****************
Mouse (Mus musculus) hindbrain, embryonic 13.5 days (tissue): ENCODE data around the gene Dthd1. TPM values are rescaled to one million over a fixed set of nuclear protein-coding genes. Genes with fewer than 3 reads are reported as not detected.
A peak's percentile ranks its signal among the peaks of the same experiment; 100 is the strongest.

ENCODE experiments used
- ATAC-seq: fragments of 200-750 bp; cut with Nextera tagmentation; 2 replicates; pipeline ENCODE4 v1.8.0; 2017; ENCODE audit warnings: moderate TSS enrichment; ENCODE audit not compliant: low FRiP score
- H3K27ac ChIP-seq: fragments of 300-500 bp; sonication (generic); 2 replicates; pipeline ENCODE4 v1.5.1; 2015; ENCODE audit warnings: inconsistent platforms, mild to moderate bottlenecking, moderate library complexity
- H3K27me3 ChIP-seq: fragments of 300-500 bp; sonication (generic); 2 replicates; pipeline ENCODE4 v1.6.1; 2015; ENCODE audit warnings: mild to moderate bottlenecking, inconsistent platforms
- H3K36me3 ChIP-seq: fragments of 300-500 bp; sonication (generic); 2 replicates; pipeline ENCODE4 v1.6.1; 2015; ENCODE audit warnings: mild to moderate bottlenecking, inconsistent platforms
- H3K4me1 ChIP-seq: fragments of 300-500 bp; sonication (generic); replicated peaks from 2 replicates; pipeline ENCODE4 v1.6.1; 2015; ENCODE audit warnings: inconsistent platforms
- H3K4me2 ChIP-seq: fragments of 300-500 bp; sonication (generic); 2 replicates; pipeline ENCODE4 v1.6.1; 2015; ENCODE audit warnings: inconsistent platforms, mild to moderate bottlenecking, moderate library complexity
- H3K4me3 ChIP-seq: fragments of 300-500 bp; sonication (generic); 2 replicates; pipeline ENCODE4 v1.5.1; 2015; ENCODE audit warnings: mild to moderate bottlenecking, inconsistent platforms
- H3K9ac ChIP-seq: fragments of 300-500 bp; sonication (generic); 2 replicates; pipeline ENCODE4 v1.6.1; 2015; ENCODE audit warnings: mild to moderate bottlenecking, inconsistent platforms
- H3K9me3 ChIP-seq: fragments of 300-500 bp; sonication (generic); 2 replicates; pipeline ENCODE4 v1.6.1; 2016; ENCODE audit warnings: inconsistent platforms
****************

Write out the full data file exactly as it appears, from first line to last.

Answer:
Mouse (Mus musculus) hindbrain, embryonic 13.5 days (tissue): ENCODE data around the gene Dthd1. TPM values are rescaled to one million over a fixed set of nuclear protein-coding genes. Genes with fewer than 3 reads are reported as not detected.
A peak's percentile ranks its signal among the peaks of the same experiment; 100 is the strongest.

ENCODE experiments used
- ATAC-seq: fragments of 200-750 bp; cut with Nextera tagmentation; 2 replicates; pipeline ENCODE4 v1.8.0; 2017; ENCODE audit warnings: moderate TSS enrichment; ENCODE audit not compliant: low FRiP score
- H3K27ac ChIP-seq: fragments of 300-500 bp; sonication (generic); 2 replicates; pipeline ENCODE4 v1.5.1; 2015; ENCODE audit warnings: inconsistent platforms, mild to moderate bottlenecking, moderate library complexity
- H3K27me3 ChIP-seq: fragments of 300-500 bp; sonication (generic); 2 replicates; pipeline ENCODE4 v1.6.1; 2015; ENCODE audit warnings: mild to moderate bottlenecking, inconsistent platforms
- H3K36me3 ChIP-seq: fragments of 300-500 bp; sonication (generic); 2 replicates; pipeline ENCODE4 v1.6.1; 2015; ENCODE audit warnings: mild to moderate bottlenecking, inconsistent platforms
- H3K4me1 ChIP-seq: fragments of 300-500 bp; sonication (generic); replicated peaks from 2 replicates; pipeline ENCODE4 v1.6.1; 2015; ENCODE audit warnings: inconsistent platforms
- H3K4me2 ChIP-seq: fragments of 300-500 bp; sonication (generic); 2 replicates; pipeline ENCODE4 v1.6.1; 2015; ENCODE audit warnings: inconsistent platforms, mild to moderate bottlenecking, moderate library complexity
- H3K4me3 ChIP-seq: fragments of 300-500 bp; sonication (generic); 2 replicates; pipeline ENCODE4 v1.5.1; 2015; ENCODE audit warnings: mild to moderate bottlenecking, inconsistent platforms
- H3K9ac ChIP-seq: fragments of 300-500 bp; sonication (generic); 2 replicates; pipeline ENCODE4 v1.6.1; 2015; ENCODE audit warnings: mild to moderate bottlenecking, inconsistent platforms
- H3K9me3 ChIP-seq: fragments of 300-500 bp; sonication (generic); 2 replicates; pipeline ENCODE4 v1.6.1; 2016; ENCODE audit warnings: inconsistent platforms